‘Lights and Sirens’ Dangerous and Not Always Necessary

EMS agencies and their medical directors should be aware that a significant number of EMS personnel are injured during motor vehicle collisions while on duty and that emergency response “lights and sirens” is a significant risk factor for motor vehicle collisions. EMS agencies should continually review which types of calls really require an emergency response. In the July 2019 edition of the Annals of Emergency Medicine there was a very good study by Watanabe1 looking at the safety of “lights and sirens.” I recently reviewed part of this article at the March Medical Director update in Wilmington, North Carolina. I want to summarize a few key parts of the article to reinforce the need to be judicious when utilizing “lights and sirens.” The key point I want to drive home with my column this month is that “lights and sirens” is dangerous and only use when it’s really necessary.

The study looked at 20,465,856 dispatches using 2016 NEMSIS data. The paper showed that overall there were 12.4 crashes for every 100,000 ambulance runs. In the response phase for no lights and sirens the rate of crashes was 4.6 crashes for every 100,000 runs and the rate was 5.5 with lights and sirens. For the transport phase the no lights and sirens rate were seven and with lights and sirens the rate was 16.5 per 100,000 runs. The transports phase (no lights and siren to lights and siren) increasing from a rate of seven to 16.5 is a huge difference and implies a great deal of increased risk from using lights and sirens. In fact, the use of lights and sirens during the response phase more than doubles the risk of an accident.

Medical Directors and system administrators should review how calls are dispatched. This can be done by reviewing the different EMD cards used by emergency medical dispatchers. Every medical director should have the ability to make changes to how each individual call is dispatched. The paper makes the point that lights and sirens should only be used for time-critical calls such as airway compromise, respiratory failure, trauma requiring emergency surgery and patients with seizures that are not controlled. The process of reviewing how each type of call is dispatched, and response modes during transport, should be part of normal performance improvement processes. Failure to at least periodically review the mode of transport for the response and transport phases of each call could potentially result in some legal liability in the event that a patient, provider or other motorist/pedestrian is injured in a motor vehicle collision during EMS operations.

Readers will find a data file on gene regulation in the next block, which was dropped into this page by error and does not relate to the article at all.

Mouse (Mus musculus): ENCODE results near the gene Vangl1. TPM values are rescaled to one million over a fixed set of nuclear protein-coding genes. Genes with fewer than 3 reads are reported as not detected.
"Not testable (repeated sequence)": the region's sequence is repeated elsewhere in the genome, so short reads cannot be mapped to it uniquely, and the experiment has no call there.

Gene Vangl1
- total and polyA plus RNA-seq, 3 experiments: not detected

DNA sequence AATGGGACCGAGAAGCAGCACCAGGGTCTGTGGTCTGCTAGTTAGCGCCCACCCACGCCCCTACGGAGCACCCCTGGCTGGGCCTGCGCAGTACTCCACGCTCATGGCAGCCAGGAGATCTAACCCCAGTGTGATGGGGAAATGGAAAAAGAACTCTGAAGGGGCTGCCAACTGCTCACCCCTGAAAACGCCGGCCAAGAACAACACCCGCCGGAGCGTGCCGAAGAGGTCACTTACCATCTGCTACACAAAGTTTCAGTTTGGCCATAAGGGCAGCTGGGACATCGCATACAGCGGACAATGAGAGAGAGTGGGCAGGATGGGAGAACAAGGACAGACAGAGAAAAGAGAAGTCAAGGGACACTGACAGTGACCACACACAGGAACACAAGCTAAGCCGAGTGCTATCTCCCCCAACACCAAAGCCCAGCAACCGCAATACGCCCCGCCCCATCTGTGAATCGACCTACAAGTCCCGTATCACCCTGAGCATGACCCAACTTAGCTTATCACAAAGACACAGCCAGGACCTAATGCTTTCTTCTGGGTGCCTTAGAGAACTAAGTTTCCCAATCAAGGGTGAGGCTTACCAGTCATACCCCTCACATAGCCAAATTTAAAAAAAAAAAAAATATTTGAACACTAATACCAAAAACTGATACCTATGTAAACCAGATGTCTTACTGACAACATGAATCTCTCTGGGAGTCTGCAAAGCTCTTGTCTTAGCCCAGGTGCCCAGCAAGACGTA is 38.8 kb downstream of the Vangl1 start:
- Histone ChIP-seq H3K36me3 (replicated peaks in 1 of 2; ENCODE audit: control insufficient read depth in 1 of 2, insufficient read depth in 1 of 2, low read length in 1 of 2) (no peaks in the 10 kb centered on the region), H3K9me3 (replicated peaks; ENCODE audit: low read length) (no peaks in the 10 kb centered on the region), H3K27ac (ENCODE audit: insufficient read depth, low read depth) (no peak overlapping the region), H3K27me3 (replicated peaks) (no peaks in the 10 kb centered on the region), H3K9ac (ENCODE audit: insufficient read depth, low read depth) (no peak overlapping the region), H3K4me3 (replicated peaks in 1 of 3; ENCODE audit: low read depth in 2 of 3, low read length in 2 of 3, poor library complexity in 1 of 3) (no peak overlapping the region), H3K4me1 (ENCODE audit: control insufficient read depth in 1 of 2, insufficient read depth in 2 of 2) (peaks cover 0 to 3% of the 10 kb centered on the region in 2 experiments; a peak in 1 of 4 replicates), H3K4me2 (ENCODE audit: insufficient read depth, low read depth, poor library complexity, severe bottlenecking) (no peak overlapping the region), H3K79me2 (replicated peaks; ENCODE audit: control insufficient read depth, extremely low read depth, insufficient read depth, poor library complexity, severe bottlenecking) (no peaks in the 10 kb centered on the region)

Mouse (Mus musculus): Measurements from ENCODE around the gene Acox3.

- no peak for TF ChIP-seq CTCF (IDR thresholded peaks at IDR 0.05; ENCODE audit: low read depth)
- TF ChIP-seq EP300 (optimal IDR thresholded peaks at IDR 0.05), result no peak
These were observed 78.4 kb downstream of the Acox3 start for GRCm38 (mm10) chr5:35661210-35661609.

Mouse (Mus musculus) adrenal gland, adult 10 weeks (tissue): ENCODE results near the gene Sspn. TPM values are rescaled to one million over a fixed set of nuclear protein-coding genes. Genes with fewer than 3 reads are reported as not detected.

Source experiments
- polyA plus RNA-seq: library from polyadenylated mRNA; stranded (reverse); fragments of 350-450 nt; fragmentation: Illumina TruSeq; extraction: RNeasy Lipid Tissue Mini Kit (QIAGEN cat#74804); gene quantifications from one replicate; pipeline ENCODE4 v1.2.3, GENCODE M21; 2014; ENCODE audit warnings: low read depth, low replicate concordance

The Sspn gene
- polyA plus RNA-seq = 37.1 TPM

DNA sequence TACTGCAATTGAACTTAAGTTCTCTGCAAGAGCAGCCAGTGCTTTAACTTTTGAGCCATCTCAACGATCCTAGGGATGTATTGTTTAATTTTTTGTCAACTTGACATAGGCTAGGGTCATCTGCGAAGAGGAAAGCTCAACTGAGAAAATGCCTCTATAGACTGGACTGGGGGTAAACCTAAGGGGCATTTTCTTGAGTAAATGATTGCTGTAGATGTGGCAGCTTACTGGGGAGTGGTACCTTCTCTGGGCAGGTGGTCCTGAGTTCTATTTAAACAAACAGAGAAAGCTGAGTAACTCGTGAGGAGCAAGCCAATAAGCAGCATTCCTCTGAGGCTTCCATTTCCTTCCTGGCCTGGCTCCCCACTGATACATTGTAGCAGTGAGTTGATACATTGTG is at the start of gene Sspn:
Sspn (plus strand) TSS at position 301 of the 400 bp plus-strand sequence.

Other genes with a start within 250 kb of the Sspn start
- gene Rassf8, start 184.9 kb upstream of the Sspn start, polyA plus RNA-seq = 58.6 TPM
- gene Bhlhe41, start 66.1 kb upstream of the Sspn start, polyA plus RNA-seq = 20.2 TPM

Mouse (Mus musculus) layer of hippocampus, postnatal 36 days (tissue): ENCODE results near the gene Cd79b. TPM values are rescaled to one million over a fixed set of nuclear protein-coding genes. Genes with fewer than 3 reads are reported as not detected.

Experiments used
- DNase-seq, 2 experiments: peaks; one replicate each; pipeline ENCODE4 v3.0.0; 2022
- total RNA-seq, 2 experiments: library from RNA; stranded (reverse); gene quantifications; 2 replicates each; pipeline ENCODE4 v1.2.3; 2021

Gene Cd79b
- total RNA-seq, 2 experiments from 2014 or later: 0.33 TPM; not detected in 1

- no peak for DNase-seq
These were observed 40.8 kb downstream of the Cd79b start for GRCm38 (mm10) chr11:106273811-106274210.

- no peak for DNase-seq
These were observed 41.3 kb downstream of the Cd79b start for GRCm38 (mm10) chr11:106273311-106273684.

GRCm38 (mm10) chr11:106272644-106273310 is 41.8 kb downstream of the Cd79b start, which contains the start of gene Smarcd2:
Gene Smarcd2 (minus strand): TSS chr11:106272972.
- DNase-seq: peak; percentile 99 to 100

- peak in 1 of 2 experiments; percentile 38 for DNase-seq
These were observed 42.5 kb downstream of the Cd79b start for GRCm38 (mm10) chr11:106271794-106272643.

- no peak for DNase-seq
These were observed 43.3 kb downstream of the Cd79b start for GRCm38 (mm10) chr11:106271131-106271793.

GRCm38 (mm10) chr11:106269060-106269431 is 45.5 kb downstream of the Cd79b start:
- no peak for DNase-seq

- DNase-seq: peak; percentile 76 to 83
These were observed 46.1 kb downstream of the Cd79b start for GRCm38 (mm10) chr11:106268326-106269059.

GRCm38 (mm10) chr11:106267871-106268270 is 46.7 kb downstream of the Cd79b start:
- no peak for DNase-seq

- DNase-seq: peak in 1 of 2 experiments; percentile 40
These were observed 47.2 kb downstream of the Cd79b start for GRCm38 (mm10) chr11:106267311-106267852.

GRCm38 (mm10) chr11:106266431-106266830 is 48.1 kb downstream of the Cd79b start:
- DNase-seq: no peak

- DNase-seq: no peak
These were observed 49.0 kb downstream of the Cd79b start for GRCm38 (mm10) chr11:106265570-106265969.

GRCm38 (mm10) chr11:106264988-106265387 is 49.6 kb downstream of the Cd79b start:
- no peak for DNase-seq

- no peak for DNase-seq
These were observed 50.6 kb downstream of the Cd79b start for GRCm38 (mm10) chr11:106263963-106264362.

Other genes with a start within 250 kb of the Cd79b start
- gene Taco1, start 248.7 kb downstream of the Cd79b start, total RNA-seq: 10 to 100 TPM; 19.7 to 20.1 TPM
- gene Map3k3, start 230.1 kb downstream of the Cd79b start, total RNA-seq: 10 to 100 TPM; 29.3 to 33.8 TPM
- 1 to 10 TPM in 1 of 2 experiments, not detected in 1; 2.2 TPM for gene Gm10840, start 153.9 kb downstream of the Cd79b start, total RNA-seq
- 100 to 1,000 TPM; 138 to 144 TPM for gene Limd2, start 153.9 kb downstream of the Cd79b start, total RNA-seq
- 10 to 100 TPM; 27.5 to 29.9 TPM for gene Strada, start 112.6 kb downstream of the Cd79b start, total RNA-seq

(1Watanabe BL, Patterson GS, Kempema JM, Magallanes O, Brown LH. Is Use of Warning Lights and Sirens Associated With Increased Risk of Ambulance Crashes? A Contemporary Analysis Using National EMS Information System (NEMSIS) Data. Ann Emerg Med 2019;74:101-9)

Dr. Winslow has worked at Baptist Hospital in Winston-Salem for the past 11 years. He was appointed as the Medical Director of the NC Office of EMS in 2011. This document contains all protocol, procedures, and policies for all EMS agencies in North Carolina.R. Darrell Nelson, MD, FACEP, FAEMS is Associate Professor of Emergency Medicine at Wake Forest University Health Sciences, Program Director EMS and Disaster Fellowship, Medical Director Davie, Forsyth and Stokes County EMS.

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